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utulsa.edu

Native American Cuisine Symposium 2018: Food for Thought

Native American Cuisine: Traditions and Contemporary Contexts, held at Gilcrease Museum on April 13-14, included not only delicious native cuisine but also plenty of food for thought.

The symposium kicked off on Friday evening, with a multi-course dinner prepared by Chefs Ben Jacobs and Matt Chandra of Tocabe American Indian Eatery in Denver. The meal featured contemporary takes on traditional Native American ingredients and methods. The menu included a delicious array of flavors, from a fresh spring seasonal salad with wild cranberry and white corn vinaigrette to braised bison ribs with chokecherry, wild onions, and white Pima corn. Dinner attendees enjoyed learning about the inspiration behind each dish from Ben as the courses were presented.

Saturday morning kicked off with a heartfelt performance by the Native Nations Youth Council Drum Group. The first panel of speakers included Dr. Valarie Bluebird Jernigan from OU Tulsa, Dr. Lisa Cromer from the University of Tulsa, and Thosh Collins, Co-Founder of Well For Culture. The presenters focused on a variety of topics centering on wellness in Native American communities–both mental and physical.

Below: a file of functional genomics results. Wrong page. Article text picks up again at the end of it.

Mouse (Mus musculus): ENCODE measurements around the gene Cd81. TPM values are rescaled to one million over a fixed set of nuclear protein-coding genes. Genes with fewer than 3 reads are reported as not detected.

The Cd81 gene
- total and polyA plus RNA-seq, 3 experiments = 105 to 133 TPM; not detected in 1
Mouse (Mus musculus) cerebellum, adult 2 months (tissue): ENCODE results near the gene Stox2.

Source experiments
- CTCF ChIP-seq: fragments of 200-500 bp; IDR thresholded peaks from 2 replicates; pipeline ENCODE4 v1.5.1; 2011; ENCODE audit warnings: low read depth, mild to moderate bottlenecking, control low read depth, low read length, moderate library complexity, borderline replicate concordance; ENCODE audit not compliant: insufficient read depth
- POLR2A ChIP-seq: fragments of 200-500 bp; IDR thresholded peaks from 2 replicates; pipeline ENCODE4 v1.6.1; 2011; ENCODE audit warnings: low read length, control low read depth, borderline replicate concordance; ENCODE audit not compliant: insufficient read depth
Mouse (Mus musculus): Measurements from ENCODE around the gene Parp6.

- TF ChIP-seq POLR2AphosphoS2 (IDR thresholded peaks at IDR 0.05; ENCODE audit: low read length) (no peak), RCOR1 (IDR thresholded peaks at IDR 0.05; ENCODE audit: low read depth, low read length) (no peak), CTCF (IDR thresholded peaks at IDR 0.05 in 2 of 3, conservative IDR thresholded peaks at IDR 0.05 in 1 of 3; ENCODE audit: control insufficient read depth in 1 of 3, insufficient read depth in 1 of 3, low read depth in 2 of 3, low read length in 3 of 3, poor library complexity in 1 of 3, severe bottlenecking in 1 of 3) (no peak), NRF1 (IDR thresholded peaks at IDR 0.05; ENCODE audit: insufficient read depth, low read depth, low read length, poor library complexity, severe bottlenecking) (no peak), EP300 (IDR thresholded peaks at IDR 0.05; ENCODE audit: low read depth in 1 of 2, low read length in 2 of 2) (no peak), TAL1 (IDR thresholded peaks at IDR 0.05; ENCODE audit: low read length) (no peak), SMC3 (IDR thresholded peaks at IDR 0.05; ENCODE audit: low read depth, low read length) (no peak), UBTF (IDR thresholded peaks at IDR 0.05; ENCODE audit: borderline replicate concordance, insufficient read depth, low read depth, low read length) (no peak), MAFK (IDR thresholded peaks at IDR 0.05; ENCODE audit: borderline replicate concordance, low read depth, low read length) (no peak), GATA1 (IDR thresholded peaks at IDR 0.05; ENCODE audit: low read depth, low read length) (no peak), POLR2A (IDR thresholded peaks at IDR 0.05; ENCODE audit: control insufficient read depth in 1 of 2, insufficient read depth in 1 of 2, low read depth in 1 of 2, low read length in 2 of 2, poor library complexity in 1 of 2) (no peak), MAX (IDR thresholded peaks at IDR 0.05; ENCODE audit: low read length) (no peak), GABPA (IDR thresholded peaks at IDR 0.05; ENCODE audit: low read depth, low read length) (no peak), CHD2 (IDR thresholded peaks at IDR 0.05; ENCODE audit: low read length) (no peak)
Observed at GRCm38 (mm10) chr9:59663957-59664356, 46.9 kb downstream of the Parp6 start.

Following the first panel, attendees enjoyed a traditional Cherokee lunch prepared by local Chef Nico Albert and Bradley Dry. The sumptuous spread included: Kanuchi, wild onion and eggs, corn soup with venison, bison tamales with wild onion herb sauce, blue corn and squash bread, and grape dumplings.

Director and producer Sterlin Harjo premiered the pilot for his series Tradish–a food and travel program hosted by Ben and Matt of Tocabe. The audience enjoyed watching Ben and Matt’s journey through Oklahoma, exploring unique native dishes and learning how to prepare them.

The final panel of the day included discussions from Nico Albert, Executive Chef at Duet, Feather Smith-Trevino, Cultural Biologist and seed keeper for the Cherokee Nation, Ben Jacobs, Co-Owner and Chef at Tocabe, and Joe Johnston, Food Historian and Author of Grits to Glory: How Southern Cookin’ Got So Good. The lively talks addressed issues of cultivating and maintaining traditional food customs–from gardening to cooking American Indian foods in new and interesting ways.

As the symposium wrapped up, it became clear that food is an essential component in understanding indigenous history and heritage as well as an important piece of culture to be preserved, discussed, and innovated as we move into the future.

For more information on our collaborators, chefs, speakers, etc:

Also, a big thanks to Dr. Brian Hosmer, H.G. Barnard Associate Professor of Western American History at The University of Tulsa and Sasha Martin, food writer and author of Life from Scratch: A Memoir of Food, Family, and Forgiveness for moderating the panels.